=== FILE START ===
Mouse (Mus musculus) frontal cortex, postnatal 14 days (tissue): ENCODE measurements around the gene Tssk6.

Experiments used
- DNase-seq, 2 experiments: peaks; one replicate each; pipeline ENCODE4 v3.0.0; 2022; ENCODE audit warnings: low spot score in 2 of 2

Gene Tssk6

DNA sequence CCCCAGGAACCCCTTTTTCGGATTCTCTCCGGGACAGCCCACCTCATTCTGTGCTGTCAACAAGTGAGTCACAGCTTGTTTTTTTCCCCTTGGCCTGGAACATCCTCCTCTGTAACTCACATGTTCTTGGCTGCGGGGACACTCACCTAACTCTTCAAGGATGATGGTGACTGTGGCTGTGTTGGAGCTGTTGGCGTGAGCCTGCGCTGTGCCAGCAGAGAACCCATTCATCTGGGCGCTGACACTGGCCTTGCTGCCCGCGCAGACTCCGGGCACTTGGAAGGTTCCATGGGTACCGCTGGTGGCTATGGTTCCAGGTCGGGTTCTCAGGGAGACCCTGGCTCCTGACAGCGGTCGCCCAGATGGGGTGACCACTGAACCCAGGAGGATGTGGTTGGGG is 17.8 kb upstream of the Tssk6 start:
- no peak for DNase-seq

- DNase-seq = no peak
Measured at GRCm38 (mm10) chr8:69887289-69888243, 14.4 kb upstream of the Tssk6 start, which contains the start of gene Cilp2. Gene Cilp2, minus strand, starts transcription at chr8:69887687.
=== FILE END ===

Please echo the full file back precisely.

Mouse (Mus musculus) frontal cortex, postnatal 14 days (tissue): ENCODE measurements around the gene Tssk6.

Experiments used
- DNase-seq, 2 experiments: peaks; one replicate each; pipeline ENCODE4 v3.0.0; 2022; ENCODE audit warnings: low spot score in 2 of 2

Gene Tssk6

DNA sequence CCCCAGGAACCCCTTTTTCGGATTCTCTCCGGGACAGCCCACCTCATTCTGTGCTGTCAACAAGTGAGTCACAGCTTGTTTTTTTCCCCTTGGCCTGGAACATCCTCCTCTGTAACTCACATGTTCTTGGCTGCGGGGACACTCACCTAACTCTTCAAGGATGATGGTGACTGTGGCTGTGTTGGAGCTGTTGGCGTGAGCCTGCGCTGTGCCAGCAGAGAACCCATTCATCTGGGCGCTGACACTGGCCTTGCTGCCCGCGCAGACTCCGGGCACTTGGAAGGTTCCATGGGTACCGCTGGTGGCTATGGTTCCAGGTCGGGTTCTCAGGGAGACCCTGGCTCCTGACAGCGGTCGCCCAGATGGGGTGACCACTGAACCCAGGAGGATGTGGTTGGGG is 17.8 kb upstream of the Tssk6 start:
- no peak for DNase-seq

- DNase-seq = no peak
Measured at GRCm38 (mm10) chr8:69887289-69888243, 14.4 kb upstream of the Tssk6 start, which contains the start of gene Cilp2. Gene Cilp2, minus strand, starts transcription at chr8:69887687.